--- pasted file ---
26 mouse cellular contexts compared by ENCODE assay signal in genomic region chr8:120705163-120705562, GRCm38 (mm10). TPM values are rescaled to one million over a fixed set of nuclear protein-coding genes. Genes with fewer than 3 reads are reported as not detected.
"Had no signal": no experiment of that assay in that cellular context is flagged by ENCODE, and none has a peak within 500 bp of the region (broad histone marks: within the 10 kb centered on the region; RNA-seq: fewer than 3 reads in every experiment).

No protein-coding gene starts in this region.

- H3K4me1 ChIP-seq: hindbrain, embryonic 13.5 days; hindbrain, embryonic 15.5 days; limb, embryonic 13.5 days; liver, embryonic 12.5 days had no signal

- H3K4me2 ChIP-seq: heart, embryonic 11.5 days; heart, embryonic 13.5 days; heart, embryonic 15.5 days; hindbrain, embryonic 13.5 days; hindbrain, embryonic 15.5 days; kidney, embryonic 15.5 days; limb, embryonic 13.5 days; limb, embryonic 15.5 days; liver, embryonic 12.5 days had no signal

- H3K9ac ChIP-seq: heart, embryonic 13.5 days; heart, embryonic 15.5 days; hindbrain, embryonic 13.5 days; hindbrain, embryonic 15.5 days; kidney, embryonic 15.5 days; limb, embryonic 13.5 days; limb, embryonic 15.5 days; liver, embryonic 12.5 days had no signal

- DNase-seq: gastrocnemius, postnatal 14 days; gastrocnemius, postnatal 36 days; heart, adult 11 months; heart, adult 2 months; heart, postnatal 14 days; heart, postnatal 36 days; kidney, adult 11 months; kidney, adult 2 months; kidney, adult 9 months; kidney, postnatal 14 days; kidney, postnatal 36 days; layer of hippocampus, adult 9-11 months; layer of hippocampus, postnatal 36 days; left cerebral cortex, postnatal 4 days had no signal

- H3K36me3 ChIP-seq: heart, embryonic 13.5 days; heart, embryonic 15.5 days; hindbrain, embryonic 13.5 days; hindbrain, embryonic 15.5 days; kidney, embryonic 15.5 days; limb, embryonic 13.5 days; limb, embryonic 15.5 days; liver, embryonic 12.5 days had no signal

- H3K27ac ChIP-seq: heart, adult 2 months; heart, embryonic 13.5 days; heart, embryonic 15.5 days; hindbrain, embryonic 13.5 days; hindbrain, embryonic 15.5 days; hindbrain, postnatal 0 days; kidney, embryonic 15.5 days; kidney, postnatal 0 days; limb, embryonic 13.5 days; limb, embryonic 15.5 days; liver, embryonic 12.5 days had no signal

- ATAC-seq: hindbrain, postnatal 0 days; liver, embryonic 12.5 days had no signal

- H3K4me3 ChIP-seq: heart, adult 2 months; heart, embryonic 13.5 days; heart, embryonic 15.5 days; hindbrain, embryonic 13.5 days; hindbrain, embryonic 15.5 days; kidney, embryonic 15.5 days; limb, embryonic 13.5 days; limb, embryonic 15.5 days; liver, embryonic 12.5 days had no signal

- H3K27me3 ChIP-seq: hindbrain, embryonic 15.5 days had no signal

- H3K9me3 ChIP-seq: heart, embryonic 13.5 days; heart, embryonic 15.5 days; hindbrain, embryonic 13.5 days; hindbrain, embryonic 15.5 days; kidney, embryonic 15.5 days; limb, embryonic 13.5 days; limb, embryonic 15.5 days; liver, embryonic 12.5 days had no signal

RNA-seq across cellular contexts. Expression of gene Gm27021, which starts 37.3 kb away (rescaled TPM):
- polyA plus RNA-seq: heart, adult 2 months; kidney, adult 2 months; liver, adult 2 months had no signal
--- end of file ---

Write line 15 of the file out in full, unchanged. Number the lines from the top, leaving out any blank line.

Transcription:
- polyA plus RNA-seq: heart, adult 2 months; kidney, adult 2 months; liver, adult 2 months had no signal